17-OH corticosteroids; 17-OHCS
The 17-hydroxycorticosteroids (17-OHCS) test measures the level of 17-OHCS in the urine.
A 24-hour urine sample is needed. You will need to collect your urine over 24 hours. Your health care provider will tell you how to do this. Follow instructions exactly.
The provider will instruct you, if necessary, to stop medicines that may interfere with the test. These may include:
The test involves only normal urination. There is no discomfort.
17-OHCS is a product formed when the liver and other body tissues break down the steroid hormone cortisol.
This test can help determine if the body is producing too much cortisol. The test may be used to diagnose Cushing syndrome. This is a disorder that occurs when the body has a constant high level of cortisol.
The urine volume and urine creatinine are often done with 17-OHCS test at the same time. This helps the provider interpret the test.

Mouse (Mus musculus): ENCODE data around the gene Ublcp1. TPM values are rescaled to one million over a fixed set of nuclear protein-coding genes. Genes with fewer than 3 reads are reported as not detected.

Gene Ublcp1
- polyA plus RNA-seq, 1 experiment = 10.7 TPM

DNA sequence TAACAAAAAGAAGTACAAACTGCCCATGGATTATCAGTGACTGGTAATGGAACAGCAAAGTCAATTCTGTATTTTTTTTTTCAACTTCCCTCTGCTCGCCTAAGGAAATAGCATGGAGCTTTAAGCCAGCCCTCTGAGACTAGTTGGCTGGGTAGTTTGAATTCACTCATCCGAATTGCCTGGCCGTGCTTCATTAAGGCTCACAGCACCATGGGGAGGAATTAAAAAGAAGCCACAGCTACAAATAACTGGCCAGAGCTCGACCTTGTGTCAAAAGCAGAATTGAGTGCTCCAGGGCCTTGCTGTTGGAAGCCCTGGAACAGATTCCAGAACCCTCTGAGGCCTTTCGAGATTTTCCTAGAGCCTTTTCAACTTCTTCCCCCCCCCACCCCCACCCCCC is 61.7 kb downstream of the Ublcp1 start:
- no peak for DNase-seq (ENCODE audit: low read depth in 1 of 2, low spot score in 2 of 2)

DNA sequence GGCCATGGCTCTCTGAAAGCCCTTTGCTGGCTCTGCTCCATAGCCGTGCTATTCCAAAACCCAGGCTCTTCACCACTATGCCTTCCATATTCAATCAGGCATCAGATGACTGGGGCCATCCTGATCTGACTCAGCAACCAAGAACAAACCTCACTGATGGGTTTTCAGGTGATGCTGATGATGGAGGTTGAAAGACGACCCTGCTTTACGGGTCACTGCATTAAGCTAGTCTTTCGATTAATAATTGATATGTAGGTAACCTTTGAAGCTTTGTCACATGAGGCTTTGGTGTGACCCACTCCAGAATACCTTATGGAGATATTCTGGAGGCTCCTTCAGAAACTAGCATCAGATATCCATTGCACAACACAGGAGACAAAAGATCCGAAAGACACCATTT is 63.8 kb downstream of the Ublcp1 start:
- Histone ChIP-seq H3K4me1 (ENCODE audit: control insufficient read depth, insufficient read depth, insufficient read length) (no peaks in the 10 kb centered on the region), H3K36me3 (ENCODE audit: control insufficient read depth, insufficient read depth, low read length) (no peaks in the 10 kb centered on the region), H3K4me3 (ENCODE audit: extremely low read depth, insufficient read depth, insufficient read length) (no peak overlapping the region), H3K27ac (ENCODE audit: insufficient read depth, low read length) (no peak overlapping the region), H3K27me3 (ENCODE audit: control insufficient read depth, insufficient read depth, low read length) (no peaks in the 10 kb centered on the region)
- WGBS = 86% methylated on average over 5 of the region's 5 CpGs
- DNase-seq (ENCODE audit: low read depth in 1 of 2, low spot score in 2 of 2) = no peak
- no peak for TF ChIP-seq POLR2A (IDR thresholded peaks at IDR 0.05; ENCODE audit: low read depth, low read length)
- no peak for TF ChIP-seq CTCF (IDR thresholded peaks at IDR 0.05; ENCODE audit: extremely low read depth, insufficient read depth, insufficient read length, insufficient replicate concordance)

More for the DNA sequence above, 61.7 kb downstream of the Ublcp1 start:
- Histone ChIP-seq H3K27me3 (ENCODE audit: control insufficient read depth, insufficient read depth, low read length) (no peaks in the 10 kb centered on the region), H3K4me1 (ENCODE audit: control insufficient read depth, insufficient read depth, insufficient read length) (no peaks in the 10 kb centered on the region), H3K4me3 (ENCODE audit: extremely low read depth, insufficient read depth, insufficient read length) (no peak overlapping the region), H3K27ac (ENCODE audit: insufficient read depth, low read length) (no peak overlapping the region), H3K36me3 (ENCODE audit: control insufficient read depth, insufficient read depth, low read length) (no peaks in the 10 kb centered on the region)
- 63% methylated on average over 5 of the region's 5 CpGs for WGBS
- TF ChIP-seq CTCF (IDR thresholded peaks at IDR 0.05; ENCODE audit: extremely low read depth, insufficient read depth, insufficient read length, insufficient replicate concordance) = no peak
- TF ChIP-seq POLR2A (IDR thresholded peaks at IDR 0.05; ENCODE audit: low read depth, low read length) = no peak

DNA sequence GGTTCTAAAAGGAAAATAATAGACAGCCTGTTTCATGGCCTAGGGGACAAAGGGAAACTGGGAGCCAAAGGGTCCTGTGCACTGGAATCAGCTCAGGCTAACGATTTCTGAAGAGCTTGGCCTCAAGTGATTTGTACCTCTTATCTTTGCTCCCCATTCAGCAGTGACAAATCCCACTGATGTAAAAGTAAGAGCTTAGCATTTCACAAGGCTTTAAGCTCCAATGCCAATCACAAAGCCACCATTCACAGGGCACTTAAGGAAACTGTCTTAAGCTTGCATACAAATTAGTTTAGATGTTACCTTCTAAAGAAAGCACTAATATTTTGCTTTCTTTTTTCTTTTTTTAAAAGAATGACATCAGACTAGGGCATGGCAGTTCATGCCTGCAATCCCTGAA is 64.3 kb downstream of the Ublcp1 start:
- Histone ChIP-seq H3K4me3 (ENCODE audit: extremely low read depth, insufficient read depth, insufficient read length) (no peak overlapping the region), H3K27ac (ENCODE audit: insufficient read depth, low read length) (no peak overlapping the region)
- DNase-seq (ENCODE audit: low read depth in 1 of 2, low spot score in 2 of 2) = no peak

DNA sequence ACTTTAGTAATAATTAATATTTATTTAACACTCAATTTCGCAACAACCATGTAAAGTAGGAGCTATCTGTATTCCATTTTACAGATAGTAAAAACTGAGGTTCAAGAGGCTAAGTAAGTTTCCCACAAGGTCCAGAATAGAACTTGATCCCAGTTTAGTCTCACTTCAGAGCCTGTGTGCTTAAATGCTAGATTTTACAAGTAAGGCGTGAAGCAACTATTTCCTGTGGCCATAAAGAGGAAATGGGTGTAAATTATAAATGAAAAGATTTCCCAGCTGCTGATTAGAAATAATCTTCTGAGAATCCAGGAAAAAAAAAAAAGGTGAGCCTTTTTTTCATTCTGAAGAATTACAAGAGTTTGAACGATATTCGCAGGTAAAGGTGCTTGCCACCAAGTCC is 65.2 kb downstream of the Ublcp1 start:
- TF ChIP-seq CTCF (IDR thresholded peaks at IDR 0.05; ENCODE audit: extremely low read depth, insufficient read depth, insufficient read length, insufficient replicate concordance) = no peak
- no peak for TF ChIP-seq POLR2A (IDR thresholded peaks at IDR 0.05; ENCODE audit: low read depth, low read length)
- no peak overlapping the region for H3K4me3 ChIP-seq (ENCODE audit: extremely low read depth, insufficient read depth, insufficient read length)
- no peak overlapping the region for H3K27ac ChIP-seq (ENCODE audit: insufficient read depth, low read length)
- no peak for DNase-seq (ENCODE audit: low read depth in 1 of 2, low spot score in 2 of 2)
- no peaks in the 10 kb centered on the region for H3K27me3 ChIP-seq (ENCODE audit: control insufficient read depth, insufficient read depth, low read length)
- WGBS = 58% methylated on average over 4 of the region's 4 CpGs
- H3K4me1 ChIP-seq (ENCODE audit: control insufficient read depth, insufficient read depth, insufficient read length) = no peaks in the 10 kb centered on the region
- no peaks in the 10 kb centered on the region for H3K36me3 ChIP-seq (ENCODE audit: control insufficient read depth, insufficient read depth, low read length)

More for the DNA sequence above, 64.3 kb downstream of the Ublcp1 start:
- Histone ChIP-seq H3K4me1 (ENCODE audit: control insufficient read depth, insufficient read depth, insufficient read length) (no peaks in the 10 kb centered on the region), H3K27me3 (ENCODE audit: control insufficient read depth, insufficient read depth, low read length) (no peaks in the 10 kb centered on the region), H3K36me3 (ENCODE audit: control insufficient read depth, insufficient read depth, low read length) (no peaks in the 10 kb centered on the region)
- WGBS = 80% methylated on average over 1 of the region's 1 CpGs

This test is not done often now. The free cortisol urine test is a better screening test for Cushing disease.
Normal value ranges may vary slightly among different laboratories. Some labs use different measurements or test different samples. Talk to your provider about the meaning of your specific test results.
A higher than normal level of 17-OHCS may indicate:
A lower than normal level of 17-OHCS may indicate:
Urinating more than 3 liters a day (polyuria) can make the result of the test high even though cortisol production is normal.
There are no risks with this test.
Chernecky CC, Berger BJ. 17-hydroxycorticosteroids (17-OHCS) - 24-hour urine. In: Chernecky CC, Berger BJ, eds. Laboratory Tests and Diagnostic Procedures. 6th ed. St Louis, MO: Elsevier Saunders; 2013:659-660.
Newell-Price JDC, Auchus RJ. The adrenal cortex. In: Melmed S, Auchus, RJ, Goldfine AB, Koenig RJ, Rosen CJ, eds. Williams Textbook of Endocrinology. 14th ed. Philadelphia, PA: Elsevier; 2020:chap 15.BACK TO TOP
Review Date: 5/13/2021
Reviewed By: Brent Wisse, MD, board certified in Metabolism/Endocrinology, Seattle, WA. Also reviewed by David Zieve, MD, MHA, Medical Director, Brenda Conaway, Editorial Director, and the A.D.A.M. Editorial team.
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